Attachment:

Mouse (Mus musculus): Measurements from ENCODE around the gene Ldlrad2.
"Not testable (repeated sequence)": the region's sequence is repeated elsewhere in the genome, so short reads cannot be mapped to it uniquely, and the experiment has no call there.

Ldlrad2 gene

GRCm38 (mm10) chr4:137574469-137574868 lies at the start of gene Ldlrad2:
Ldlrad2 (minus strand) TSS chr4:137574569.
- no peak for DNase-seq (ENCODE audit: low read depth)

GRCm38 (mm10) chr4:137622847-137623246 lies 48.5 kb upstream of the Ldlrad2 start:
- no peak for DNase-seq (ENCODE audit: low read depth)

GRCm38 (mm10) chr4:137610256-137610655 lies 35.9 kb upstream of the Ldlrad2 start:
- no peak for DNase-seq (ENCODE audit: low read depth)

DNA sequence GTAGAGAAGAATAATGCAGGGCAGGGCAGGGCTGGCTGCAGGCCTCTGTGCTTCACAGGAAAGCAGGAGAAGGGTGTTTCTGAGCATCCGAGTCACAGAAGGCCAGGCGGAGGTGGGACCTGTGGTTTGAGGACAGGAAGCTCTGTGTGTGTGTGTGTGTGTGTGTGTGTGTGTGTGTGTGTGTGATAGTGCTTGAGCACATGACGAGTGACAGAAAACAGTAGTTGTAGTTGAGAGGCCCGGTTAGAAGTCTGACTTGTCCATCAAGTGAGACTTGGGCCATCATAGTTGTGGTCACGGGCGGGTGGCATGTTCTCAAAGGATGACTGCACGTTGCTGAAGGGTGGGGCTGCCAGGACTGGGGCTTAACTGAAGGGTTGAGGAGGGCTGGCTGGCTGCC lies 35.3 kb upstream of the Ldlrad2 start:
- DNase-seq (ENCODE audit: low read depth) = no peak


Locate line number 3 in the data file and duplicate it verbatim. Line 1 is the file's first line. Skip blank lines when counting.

Ldlrad2 gene